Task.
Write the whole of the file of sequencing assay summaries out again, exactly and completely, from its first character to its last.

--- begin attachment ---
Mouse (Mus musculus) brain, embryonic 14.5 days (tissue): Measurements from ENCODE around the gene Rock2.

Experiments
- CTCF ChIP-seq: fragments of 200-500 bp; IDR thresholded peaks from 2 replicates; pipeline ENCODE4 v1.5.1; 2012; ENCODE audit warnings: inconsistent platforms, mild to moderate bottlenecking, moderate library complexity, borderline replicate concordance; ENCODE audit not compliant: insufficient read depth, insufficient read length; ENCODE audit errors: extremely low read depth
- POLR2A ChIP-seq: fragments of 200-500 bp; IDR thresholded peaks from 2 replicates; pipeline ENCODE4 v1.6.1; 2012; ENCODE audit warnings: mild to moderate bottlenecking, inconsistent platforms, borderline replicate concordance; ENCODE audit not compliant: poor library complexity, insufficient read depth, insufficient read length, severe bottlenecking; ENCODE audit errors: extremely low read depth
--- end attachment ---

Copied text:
Mouse (Mus musculus) brain, embryonic 14.5 days (tissue): Measurements from ENCODE around the gene Rock2.

Experiments
- CTCF ChIP-seq: fragments of 200-500 bp; IDR thresholded peaks from 2 replicates; pipeline ENCODE4 v1.5.1; 2012; ENCODE audit warnings: inconsistent platforms, mild to moderate bottlenecking, moderate library complexity, borderline replicate concordance; ENCODE audit not compliant: insufficient read depth, insufficient read length; ENCODE audit errors: extremely low read depth
- POLR2A ChIP-seq: fragments of 200-500 bp; IDR thresholded peaks from 2 replicates; pipeline ENCODE4 v1.6.1; 2012; ENCODE audit warnings: mild to moderate bottlenecking, inconsistent platforms, borderline replicate concordance; ENCODE audit not compliant: poor library complexity, insufficient read depth, insufficient read length, severe bottlenecking; ENCODE audit errors: extremely low read depth